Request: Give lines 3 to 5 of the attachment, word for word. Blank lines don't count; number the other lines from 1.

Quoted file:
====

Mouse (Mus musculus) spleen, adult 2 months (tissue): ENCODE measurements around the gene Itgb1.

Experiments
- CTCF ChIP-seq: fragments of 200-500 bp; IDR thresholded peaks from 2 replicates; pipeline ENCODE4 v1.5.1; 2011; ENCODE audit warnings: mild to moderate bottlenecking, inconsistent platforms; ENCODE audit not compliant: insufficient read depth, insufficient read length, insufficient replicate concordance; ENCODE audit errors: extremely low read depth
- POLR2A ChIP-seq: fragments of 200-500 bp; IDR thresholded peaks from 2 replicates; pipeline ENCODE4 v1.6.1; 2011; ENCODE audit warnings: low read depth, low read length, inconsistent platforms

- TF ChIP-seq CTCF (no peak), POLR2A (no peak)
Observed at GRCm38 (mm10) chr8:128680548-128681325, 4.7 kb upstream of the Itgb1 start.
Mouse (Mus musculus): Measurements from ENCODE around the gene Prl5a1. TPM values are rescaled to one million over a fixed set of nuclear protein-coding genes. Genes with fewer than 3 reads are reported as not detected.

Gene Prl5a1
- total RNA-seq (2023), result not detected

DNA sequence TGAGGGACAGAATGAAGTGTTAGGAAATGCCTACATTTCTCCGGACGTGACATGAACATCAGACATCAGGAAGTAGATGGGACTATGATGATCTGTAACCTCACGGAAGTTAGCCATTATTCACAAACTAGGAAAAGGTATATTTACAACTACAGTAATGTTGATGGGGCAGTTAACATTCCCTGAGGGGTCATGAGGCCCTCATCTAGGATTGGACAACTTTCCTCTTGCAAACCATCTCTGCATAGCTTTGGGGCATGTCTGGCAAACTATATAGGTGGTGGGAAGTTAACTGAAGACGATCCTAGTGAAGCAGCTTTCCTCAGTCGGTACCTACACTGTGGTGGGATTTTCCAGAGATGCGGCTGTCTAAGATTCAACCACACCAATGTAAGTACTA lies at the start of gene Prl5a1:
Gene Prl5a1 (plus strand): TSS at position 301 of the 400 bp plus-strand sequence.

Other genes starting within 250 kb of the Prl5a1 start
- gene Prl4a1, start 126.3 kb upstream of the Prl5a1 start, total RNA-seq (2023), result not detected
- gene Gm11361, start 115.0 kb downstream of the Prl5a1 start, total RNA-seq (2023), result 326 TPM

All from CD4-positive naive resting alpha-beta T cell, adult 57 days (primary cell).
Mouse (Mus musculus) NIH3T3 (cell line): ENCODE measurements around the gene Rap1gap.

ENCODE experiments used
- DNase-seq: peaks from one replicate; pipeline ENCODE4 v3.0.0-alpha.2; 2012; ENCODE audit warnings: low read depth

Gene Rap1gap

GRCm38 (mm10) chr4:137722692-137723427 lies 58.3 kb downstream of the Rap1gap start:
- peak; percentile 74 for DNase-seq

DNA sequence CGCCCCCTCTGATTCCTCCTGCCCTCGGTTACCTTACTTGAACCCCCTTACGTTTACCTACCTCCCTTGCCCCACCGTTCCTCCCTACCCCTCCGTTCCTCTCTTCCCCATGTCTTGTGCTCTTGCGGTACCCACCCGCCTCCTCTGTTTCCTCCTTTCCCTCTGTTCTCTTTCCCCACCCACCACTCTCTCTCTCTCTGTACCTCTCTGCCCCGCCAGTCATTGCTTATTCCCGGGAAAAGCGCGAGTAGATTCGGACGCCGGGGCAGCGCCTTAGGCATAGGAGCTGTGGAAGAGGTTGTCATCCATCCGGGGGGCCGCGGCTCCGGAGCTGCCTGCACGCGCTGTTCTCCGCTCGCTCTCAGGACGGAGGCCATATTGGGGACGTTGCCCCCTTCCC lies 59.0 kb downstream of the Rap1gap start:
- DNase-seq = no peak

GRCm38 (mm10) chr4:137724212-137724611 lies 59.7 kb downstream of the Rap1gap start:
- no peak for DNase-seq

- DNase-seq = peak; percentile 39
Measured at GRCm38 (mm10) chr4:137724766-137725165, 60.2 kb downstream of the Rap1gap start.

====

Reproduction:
- CTCF ChIP-seq: fragments of 200-500 bp; IDR thresholded peaks from 2 replicates; pipeline ENCODE4 v1.5.1; 2011; ENCODE audit warnings: mild to moderate bottlenecking, inconsistent platforms; ENCODE audit not compliant: insufficient read depth, insufficient read length, insufficient replicate concordance; ENCODE audit errors: extremely low read depth
- POLR2A ChIP-seq: fragments of 200-500 bp; IDR thresholded peaks from 2 replicates; pipeline ENCODE4 v1.6.1; 2011; ENCODE audit warnings: low read depth, low read length, inconsistent platforms

- TF ChIP-seq CTCF (no peak), POLR2A (no peak)